No Subject

Mahatma Kane-Jeeves mkj at
Tue Sep 7 12:46:19 PDT 1999

Has anyone here seen the so-called Lehman Panel report?  It is
available by ftp from, in the directory /pub/nii-ip.  It
is offered there in several formats.  The deadline for comments is
September 7th.  (Sorry about the short notice, but I've only just
recently discovered the report myself.)

The Lehman Panel is more officially known as the "Working Group on
Intellectual Property Rights", a subcommittee of President Clinton's
"Information Infrastructure Task Force".  The Lehman Panel report
makes a number of recommendations concerning changes to current
intellectual property law, in light of challenges presented by the
National Information Infrastructure (NII) project.

This appears to me to be quite an important report, which could play a
major role in shaping vital aspects of our near-future society.  I
find the whole approach taken by the panel disturbing, though perhaps
not surprising.  Very briefly, my general concerns are these:

There appears to be a natural tension between current intellectual
property law and the widespread deployment of computer networking.
(John Barlow has put it more simply: "Copyright is dead".)  The Lehman
panel's report, rather than trying to accomodate and adapt to the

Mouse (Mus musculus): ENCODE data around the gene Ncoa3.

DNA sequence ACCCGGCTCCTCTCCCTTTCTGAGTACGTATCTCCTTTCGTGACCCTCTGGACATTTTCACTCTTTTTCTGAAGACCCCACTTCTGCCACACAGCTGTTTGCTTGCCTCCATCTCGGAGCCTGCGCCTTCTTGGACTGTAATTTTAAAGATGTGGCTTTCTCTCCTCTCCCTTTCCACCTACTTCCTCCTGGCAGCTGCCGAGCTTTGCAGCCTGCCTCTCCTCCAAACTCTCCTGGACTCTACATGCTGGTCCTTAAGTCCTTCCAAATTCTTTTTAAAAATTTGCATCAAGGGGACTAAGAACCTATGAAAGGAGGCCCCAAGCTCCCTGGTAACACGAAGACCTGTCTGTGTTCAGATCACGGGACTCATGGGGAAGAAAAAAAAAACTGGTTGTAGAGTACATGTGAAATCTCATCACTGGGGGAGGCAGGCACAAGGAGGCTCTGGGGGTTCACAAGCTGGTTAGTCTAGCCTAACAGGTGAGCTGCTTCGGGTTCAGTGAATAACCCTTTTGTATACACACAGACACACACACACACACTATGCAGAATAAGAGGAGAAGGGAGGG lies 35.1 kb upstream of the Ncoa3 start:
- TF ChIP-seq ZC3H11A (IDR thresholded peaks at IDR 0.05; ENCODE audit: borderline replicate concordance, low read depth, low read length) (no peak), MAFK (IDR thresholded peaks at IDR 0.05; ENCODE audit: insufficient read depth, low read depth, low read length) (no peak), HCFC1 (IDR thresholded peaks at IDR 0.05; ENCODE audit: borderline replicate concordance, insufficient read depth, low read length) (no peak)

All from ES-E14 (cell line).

inevitable effects of the NII, instead recommends tightening up
existing laws, and expanding their scope, in an attempt to preserve
the status quo and protect established interests.  It seems to me that
this approach would dramatically undercut the potential of the NII,
making many of its most natural uses and benefits illegal.  Worse, I
believe this approach would create a body of law which will make speed
limits look well-respected by comparison, and any attempt to enforce
these laws is likely to be destructive and unpleasant for all of us.

There are numerous other, more specific things in this report which
make me unhappy, too -- such as the presumption that the NII should be
little more than a new marketplace for old businesses; the creation of
gratuitous new rights for major record labels which would hurt
artists, and would enable the record companies to control the digital
audio server industry; and most frightening of all, the shameless
suggestion that the public schools should be used to pound these new
rules into the heads of children as early as Kindergarten.

I've obviously considered firing off a letter of comment myself, but
after I calmed down I realized how little impact that would be likely
to have.  So I decided the most constructive thing I could do would be
to post this "alert" here, in the hope that someone with better
qualifications and resources than myself might pick up the ball.

Thanks for your attention.

                                        ---  mkj

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